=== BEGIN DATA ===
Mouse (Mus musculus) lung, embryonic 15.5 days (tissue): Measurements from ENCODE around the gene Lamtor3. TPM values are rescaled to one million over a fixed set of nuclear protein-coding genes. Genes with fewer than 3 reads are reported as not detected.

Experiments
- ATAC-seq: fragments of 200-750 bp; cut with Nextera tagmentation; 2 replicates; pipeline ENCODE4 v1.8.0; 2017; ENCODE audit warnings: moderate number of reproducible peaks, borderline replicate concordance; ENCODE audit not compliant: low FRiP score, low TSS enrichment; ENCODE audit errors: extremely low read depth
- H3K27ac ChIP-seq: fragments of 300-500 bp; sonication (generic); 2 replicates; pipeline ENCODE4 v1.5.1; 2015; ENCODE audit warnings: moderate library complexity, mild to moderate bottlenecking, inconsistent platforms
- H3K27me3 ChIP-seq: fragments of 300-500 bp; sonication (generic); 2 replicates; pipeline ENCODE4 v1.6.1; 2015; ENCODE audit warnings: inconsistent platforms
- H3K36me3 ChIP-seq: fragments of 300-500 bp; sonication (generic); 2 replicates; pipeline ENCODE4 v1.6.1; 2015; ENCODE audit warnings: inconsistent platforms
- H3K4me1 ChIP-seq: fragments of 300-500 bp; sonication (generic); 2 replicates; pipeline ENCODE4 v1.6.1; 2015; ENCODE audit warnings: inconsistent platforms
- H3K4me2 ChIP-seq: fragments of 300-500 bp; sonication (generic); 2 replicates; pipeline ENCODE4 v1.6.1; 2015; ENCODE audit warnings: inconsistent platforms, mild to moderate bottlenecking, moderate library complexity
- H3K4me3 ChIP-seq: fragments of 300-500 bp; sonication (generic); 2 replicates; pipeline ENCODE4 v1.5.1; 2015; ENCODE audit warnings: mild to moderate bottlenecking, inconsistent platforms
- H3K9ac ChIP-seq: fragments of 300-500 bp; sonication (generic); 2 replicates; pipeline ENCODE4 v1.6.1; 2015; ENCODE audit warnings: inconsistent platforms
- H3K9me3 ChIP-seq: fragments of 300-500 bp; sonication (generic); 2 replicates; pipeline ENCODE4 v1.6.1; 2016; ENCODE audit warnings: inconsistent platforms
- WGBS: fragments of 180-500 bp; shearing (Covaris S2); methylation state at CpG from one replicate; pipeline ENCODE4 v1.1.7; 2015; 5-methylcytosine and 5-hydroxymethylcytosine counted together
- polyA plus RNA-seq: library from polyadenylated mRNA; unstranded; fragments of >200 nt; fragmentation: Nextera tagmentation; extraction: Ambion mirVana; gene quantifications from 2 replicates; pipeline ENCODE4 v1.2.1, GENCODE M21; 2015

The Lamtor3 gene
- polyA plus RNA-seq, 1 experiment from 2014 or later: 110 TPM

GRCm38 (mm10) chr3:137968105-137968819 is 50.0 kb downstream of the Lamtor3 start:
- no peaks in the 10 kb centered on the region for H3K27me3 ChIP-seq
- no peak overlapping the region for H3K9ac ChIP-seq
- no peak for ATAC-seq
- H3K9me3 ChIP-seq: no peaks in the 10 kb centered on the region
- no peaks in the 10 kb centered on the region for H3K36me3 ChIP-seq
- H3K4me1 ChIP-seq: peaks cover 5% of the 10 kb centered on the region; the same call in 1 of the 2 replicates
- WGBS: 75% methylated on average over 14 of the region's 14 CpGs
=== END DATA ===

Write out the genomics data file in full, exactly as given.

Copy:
Mouse (Mus musculus) lung, embryonic 15.5 days (tissue): Measurements from ENCODE around the gene Lamtor3. TPM values are rescaled to one million over a fixed set of nuclear protein-coding genes. Genes with fewer than 3 reads are reported as not detected.

Experiments
- ATAC-seq: fragments of 200-750 bp; cut with Nextera tagmentation; 2 replicates; pipeline ENCODE4 v1.8.0; 2017; ENCODE audit warnings: moderate number of reproducible peaks, borderline replicate concordance; ENCODE audit not compliant: low FRiP score, low TSS enrichment; ENCODE audit errors: extremely low read depth
- H3K27ac ChIP-seq: fragments of 300-500 bp; sonication (generic); 2 replicates; pipeline ENCODE4 v1.5.1; 2015; ENCODE audit warnings: moderate library complexity, mild to moderate bottlenecking, inconsistent platforms
- H3K27me3 ChIP-seq: fragments of 300-500 bp; sonication (generic); 2 replicates; pipeline ENCODE4 v1.6.1; 2015; ENCODE audit warnings: inconsistent platforms
- H3K36me3 ChIP-seq: fragments of 300-500 bp; sonication (generic); 2 replicates; pipeline ENCODE4 v1.6.1; 2015; ENCODE audit warnings: inconsistent platforms
- H3K4me1 ChIP-seq: fragments of 300-500 bp; sonication (generic); 2 replicates; pipeline ENCODE4 v1.6.1; 2015; ENCODE audit warnings: inconsistent platforms
- H3K4me2 ChIP-seq: fragments of 300-500 bp; sonication (generic); 2 replicates; pipeline ENCODE4 v1.6.1; 2015; ENCODE audit warnings: inconsistent platforms, mild to moderate bottlenecking, moderate library complexity
- H3K4me3 ChIP-seq: fragments of 300-500 bp; sonication (generic); 2 replicates; pipeline ENCODE4 v1.5.1; 2015; ENCODE audit warnings: mild to moderate bottlenecking, inconsistent platforms
- H3K9ac ChIP-seq: fragments of 300-500 bp; sonication (generic); 2 replicates; pipeline ENCODE4 v1.6.1; 2015; ENCODE audit warnings: inconsistent platforms
- H3K9me3 ChIP-seq: fragments of 300-500 bp; sonication (generic); 2 replicates; pipeline ENCODE4 v1.6.1; 2016; ENCODE audit warnings: inconsistent platforms
- WGBS: fragments of 180-500 bp; shearing (Covaris S2); methylation state at CpG from one replicate; pipeline ENCODE4 v1.1.7; 2015; 5-methylcytosine and 5-hydroxymethylcytosine counted together
- polyA plus RNA-seq: library from polyadenylated mRNA; unstranded; fragments of >200 nt; fragmentation: Nextera tagmentation; extraction: Ambion mirVana; gene quantifications from 2 replicates; pipeline ENCODE4 v1.2.1, GENCODE M21; 2015

The Lamtor3 gene
- polyA plus RNA-seq, 1 experiment from 2014 or later: 110 TPM

GRCm38 (mm10) chr3:137968105-137968819 is 50.0 kb downstream of the Lamtor3 start:
- no peaks in the 10 kb centered on the region for H3K27me3 ChIP-seq
- no peak overlapping the region for H3K9ac ChIP-seq
- no peak for ATAC-seq
- H3K9me3 ChIP-seq: no peaks in the 10 kb centered on the region
- no peaks in the 10 kb centered on the region for H3K36me3 ChIP-seq
- H3K4me1 ChIP-seq: peaks cover 5% of the 10 kb centered on the region; the same call in 1 of the 2 replicates
- WGBS: 75% methylated on average over 14 of the region's 14 CpGs